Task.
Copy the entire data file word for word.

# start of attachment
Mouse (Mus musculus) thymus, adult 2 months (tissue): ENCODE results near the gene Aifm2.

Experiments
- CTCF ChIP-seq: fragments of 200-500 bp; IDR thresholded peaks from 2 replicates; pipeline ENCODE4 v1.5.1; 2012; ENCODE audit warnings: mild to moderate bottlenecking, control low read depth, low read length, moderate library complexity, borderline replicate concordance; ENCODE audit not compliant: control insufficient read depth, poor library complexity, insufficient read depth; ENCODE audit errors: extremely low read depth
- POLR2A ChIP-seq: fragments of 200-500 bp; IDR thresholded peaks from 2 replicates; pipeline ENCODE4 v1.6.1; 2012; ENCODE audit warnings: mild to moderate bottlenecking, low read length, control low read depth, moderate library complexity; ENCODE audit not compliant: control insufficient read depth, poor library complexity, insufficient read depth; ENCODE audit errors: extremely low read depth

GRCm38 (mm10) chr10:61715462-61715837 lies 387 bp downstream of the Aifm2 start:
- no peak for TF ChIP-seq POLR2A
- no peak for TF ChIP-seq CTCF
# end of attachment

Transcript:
Mouse (Mus musculus) thymus, adult 2 months (tissue): ENCODE results near the gene Aifm2.

Experiments
- CTCF ChIP-seq: fragments of 200-500 bp; IDR thresholded peaks from 2 replicates; pipeline ENCODE4 v1.5.1; 2012; ENCODE audit warnings: mild to moderate bottlenecking, control low read depth, low read length, moderate library complexity, borderline replicate concordance; ENCODE audit not compliant: control insufficient read depth, poor library complexity, insufficient read depth; ENCODE audit errors: extremely low read depth
- POLR2A ChIP-seq: fragments of 200-500 bp; IDR thresholded peaks from 2 replicates; pipeline ENCODE4 v1.6.1; 2012; ENCODE audit warnings: mild to moderate bottlenecking, low read length, control low read depth, moderate library complexity; ENCODE audit not compliant: control insufficient read depth, poor library complexity, insufficient read depth; ENCODE audit errors: extremely low read depth

GRCm38 (mm10) chr10:61715462-61715837 lies 387 bp downstream of the Aifm2 start:
- no peak for TF ChIP-seq POLR2A
- no peak for TF ChIP-seq CTCF